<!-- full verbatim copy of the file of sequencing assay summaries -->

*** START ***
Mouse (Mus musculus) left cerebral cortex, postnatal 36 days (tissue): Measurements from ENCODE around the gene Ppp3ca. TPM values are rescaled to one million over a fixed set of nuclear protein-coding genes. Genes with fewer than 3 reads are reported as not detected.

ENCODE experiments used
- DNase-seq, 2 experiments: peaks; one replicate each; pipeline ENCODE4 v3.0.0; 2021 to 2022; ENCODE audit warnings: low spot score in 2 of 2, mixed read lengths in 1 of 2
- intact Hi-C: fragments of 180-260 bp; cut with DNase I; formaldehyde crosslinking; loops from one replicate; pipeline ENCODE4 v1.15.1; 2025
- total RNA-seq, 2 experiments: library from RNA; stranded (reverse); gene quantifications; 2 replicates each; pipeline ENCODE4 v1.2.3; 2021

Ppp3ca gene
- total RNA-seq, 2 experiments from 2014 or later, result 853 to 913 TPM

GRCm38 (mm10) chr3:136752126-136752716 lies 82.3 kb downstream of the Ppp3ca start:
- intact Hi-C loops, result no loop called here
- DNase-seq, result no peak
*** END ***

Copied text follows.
Mouse (Mus musculus) left cerebral cortex, postnatal 36 days (tissue): Measurements from ENCODE around the gene Ppp3ca. TPM values are rescaled to one million over a fixed set of nuclear protein-coding genes. Genes with fewer than 3 reads are reported as not detected.

ENCODE experiments used
- DNase-seq, 2 experiments: peaks; one replicate each; pipeline ENCODE4 v3.0.0; 2021 to 2022; ENCODE audit warnings: low spot score in 2 of 2, mixed read lengths in 1 of 2
- intact Hi-C: fragments of 180-260 bp; cut with DNase I; formaldehyde crosslinking; loops from one replicate; pipeline ENCODE4 v1.15.1; 2025
- total RNA-seq, 2 experiments: library from RNA; stranded (reverse); gene quantifications; 2 replicates each; pipeline ENCODE4 v1.2.3; 2021

Ppp3ca gene
- total RNA-seq, 2 experiments from 2014 or later, result 853 to 913 TPM

GRCm38 (mm10) chr3:136752126-136752716 lies 82.3 kb downstream of the Ppp3ca start:
- intact Hi-C loops, result no loop called here
- DNase-seq, result no peak